Medline ® Abstracts for References 34,36
of 'Advance care planning and advance directives'
The influence of culture on end-of-life decision making.
J Soc Work End Life Palliat Care. 2011;7(1):83-98.
In their research, scholars have documented racial and ethnic differences in end-of-life care preferences, which have translated into cultural barriers. However, few studies have explained the racial differences. In the present study, focus groups with semi-structured follow-up interviews were utilized to elicit explanations for variance in decision making in a sample of Black and White community-dwelling residents. Participants identified specific cultural beliefs, values, and communication patterns that can be used to promote cultural competency among practitioners who provide care at end of life.
Department of Social Work, North Carolina State University, Raleigh, NC, USA. firstname.lastname@example.org
Ethics and advance care planning in a culturally diverse society.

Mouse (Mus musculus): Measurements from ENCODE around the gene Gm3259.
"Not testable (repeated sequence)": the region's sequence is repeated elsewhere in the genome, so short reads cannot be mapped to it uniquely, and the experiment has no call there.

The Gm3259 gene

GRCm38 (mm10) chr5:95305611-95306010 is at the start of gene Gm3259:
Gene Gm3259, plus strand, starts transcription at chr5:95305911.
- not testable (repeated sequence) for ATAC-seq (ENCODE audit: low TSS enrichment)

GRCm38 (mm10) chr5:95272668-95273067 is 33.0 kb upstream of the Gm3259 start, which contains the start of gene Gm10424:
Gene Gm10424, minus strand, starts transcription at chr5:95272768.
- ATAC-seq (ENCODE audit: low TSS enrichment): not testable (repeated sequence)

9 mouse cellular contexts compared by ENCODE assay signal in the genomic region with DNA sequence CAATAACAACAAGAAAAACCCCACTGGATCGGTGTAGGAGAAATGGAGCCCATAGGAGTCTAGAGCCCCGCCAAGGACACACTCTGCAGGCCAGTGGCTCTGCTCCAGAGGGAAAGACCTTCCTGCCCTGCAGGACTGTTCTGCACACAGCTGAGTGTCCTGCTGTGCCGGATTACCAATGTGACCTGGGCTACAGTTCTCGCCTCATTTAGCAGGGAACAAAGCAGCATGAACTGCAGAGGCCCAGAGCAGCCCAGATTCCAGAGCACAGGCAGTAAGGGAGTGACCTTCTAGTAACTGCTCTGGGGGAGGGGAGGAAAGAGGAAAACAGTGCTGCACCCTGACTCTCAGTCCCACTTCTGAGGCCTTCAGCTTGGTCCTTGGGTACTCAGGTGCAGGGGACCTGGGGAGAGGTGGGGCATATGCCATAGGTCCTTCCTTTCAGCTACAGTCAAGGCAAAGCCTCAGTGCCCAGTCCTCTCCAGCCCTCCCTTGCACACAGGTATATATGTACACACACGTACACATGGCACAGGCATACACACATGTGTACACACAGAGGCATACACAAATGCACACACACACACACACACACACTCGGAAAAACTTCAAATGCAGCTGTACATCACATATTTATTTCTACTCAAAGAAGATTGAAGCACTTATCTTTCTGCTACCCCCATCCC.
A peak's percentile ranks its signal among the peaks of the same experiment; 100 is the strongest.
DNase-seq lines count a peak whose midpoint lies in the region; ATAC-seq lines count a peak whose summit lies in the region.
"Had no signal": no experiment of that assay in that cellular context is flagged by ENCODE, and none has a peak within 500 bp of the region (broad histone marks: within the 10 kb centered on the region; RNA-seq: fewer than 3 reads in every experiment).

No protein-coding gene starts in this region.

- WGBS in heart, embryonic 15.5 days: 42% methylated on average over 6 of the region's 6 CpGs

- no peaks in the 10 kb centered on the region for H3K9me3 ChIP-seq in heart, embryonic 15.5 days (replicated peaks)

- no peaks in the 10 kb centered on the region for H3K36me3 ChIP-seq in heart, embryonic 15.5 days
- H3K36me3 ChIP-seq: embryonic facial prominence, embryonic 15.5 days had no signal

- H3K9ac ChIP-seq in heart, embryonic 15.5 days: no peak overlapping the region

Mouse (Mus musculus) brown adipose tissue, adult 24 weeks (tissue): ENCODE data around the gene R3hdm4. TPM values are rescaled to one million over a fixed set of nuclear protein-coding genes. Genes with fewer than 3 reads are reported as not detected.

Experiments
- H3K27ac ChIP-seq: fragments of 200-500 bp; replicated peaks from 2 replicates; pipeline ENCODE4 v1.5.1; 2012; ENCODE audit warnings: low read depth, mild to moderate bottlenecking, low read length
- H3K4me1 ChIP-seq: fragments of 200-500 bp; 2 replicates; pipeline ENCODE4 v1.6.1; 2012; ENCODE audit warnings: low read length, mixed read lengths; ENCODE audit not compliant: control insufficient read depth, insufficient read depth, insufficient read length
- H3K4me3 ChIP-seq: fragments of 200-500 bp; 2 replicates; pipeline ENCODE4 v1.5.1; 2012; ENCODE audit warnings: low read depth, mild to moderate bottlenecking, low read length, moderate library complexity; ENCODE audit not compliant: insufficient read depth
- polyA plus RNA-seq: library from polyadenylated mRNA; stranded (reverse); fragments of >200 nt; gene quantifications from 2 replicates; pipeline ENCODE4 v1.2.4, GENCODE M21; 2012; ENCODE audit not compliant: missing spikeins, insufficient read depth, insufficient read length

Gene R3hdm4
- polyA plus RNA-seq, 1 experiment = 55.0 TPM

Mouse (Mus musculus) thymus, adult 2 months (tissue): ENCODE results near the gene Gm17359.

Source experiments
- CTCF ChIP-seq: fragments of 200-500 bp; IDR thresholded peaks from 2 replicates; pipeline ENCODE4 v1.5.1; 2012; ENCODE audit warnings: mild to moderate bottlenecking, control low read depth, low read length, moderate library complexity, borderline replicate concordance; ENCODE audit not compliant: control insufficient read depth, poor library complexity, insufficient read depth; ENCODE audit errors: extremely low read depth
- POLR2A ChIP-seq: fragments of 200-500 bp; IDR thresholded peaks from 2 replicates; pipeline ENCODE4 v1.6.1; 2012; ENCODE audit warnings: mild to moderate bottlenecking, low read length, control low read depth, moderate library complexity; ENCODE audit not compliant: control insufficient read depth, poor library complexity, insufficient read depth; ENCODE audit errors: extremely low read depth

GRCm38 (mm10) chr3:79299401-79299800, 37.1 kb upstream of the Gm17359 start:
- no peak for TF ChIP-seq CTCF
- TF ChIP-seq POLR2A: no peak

Johnstone MJ, Kanitsaki O
J Transcult Nurs. 2009;20(4):405.
Emerging international research suggests that in multicultural countries, such as Australia and the United States, there are significant disparities in end-of-life care planning and decision making by people of minority ethnic backgrounds compared with members of mainstream English-speaking background populations. Despite a growing interest in the profound influence of culture and ethnicity on patient choices in end-of-life care, and the limited uptake of advance care plans and advance directives by ethnic minority groups in mainstream health care contexts, there has been curiously little attention given to cross-cultural considerations in advance care planning and end-of-life care. Also overlooked are the possible implications of cross-cultural considerations for nurses, policy makers, and others at the forefront of planning and providing end-of-life care to people of diverse cultural and language backgrounds. An important aim of this article is to redress this oversight.